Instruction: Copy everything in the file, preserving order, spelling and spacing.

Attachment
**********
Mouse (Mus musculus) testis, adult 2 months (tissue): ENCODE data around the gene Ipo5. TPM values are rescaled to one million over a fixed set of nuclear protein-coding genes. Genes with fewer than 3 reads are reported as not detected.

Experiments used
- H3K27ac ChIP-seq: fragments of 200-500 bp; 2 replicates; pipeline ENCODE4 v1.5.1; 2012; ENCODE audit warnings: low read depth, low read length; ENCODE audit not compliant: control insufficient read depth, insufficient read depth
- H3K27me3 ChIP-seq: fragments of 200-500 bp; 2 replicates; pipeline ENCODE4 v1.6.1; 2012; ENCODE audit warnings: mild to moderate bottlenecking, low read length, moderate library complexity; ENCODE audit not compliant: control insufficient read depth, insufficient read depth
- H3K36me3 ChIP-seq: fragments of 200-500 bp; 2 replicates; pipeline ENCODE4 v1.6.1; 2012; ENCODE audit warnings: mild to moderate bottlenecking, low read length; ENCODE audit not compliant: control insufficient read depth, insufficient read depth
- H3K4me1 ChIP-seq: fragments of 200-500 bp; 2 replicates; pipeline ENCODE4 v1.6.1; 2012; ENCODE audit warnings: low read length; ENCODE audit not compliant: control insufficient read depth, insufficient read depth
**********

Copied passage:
Mouse (Mus musculus) testis, adult 2 months (tissue): ENCODE data around the gene Ipo5. TPM values are rescaled to one million over a fixed set of nuclear protein-coding genes. Genes with fewer than 3 reads are reported as not detected.

Experiments used
- H3K27ac ChIP-seq: fragments of 200-500 bp; 2 replicates; pipeline ENCODE4 v1.5.1; 2012; ENCODE audit warnings: low read depth, low read length; ENCODE audit not compliant: control insufficient read depth, insufficient read depth
- H3K27me3 ChIP-seq: fragments of 200-500 bp; 2 replicates; pipeline ENCODE4 v1.6.1; 2012; ENCODE audit warnings: mild to moderate bottlenecking, low read length, moderate library complexity; ENCODE audit not compliant: control insufficient read depth, insufficient read depth
- H3K36me3 ChIP-seq: fragments of 200-500 bp; 2 replicates; pipeline ENCODE4 v1.6.1; 2012; ENCODE audit warnings: mild to moderate bottlenecking, low read length; ENCODE audit not compliant: control insufficient read depth, insufficient read depth
- H3K4me1 ChIP-seq: fragments of 200-500 bp; 2 replicates; pipeline ENCODE4 v1.6.1; 2012; ENCODE audit warnings: low read length; ENCODE audit not compliant: control insufficient read depth, insufficient read depth